The "X" Files: Missing Information About Women
I'm going to talk about how information on women with AIDS is reported and disseminated both to the community and to the general public, and why it's important to look at what isn't reported.
We'll follow just tow examples of reports that people in general took at face value.
First the reports from the CDC on AIDS death Rates and how that information about death rates among women suddenly and somewhat mysteriously changed. Secondly the reports about AZT in Pregnant women, which resulted in very serious ramifications in terms of mandatory testing and in some cases mandatory treatment, and the continued practice of prescribing AZT monotherapy to women.
The New York Times, reports that death form AIDS drops for the first time ever. It's a turning point in the epidemic -- but for whom?
For over 12 years we experience a steady increase in deaths caused by AIDS. Death rates appear to reach a plateau between 1994 and 1995. And then in 1996, we all witness a long awaited dramatic decrease in the infamous "butcher-count".
The scenario however is significantly different for women. Death Rates are actually up, according to the CDC.
The main stream media and most community AIDS newsletters do not report about the differences in survival.
A women's AIDS newsletter, "WORLDS" reports about the death rate increase just prior to the 1997 National Women and HIV Conference.
For the most part, no one wants to hear the bad news, and the AIDS epidemic in women remains on the back burner and virtually hidden, until May at the Women's Conference.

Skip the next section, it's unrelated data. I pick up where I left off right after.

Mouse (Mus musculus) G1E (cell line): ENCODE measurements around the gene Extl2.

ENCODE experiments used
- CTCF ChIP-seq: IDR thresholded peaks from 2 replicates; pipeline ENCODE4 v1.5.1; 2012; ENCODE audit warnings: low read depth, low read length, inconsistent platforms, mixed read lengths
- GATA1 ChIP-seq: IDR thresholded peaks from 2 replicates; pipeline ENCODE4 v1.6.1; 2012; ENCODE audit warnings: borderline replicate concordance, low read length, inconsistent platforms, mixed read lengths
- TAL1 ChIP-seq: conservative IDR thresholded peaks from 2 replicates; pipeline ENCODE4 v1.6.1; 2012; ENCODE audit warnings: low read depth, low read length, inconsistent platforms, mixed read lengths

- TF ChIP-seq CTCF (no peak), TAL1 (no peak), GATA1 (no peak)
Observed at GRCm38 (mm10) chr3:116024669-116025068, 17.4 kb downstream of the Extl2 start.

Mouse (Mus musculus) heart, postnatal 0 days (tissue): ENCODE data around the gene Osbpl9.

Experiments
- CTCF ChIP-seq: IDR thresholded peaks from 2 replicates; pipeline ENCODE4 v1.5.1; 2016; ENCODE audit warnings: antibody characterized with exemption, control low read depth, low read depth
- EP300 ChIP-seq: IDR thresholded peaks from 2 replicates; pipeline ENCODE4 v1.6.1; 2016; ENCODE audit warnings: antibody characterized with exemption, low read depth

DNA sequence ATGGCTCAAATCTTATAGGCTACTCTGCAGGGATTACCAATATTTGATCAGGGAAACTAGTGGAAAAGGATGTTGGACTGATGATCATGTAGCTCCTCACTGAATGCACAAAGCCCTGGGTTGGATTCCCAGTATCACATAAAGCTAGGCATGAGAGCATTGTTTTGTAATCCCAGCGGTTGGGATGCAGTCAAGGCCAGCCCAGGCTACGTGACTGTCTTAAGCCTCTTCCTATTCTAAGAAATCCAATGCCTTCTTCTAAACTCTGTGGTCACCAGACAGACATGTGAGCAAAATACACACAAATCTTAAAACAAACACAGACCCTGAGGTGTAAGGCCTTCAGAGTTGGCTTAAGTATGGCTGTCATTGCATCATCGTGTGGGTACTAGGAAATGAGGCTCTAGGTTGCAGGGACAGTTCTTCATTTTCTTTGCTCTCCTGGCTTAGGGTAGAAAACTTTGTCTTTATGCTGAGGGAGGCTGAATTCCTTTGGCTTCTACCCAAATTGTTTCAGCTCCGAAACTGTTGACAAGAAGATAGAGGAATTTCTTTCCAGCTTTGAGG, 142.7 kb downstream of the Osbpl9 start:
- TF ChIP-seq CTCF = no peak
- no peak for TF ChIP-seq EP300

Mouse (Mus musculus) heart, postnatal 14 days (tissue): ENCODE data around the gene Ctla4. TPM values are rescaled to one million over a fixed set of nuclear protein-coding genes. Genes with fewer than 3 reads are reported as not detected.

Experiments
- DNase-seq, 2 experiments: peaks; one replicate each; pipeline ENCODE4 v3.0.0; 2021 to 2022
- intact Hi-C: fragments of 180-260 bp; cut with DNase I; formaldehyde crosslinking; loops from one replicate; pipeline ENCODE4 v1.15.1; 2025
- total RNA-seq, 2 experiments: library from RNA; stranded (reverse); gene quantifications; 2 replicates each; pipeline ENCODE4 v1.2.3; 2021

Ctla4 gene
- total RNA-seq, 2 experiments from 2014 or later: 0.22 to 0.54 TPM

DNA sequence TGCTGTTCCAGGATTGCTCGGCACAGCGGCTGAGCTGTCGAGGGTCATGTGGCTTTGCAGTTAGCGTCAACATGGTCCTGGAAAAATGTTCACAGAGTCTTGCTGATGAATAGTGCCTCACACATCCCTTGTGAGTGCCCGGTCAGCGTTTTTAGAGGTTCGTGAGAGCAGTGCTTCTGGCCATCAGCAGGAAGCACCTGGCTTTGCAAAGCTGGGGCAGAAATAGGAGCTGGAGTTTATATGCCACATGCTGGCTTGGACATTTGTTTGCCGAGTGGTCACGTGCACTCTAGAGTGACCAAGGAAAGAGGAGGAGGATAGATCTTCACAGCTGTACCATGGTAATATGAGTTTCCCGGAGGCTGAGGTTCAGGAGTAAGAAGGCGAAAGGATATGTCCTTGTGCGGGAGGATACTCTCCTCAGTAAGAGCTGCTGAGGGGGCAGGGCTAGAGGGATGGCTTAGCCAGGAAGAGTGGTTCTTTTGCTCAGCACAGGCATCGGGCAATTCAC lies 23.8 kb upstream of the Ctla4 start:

At that conference, press-releases about the morbidity/mortality reports are generated by women and conference coverage is reported primarily by women as well. Many main-stream newspapers print articles related to information presented at the conference.
Women with HIV and their advocates stage a speak-out and demonstration and the Los Angeles Times covers the story.
Women on the Scene
It becomes apparent that when women are on the scene and analyzing the issues, the information that reaches the press is more relevant to women and perhaps more accurate from a woman's perspective.
Immediately following the Conference, main stream media publishes a story about the gender differences in death rates.
The women's conference was May 4, the Village Voice article, titled; "Dying of Curiosity, AIDS Deaths Down Among Men, Up Among Women" is published May 15. Two months later, the CDC comes out with a second analysis and with the help of AIDS Action Council, NEW statistics hit the press.
A second analysis has been done over a 9 month period and states that death rates declined for women too., in fact they declined by seven %.
If the 7% increase in survival is accurate then there had to be a 10% decrease in deaths among women with AIDS within a three month period. And even though it appears that somewhat of a miracle took place in July, August and September of 1996, NO explanation what-so-ever is given for the reversal seen in the data.
The CDC attributes the overall decline in death rates to:
The CDC contributes the gap in survival rates among men and women to limited access to information and class & gender differences in access to treatments and care. ...NO study is cited to support this claim and there is no mention of equal access to clinical trials or the lack of AIDS research being done on women.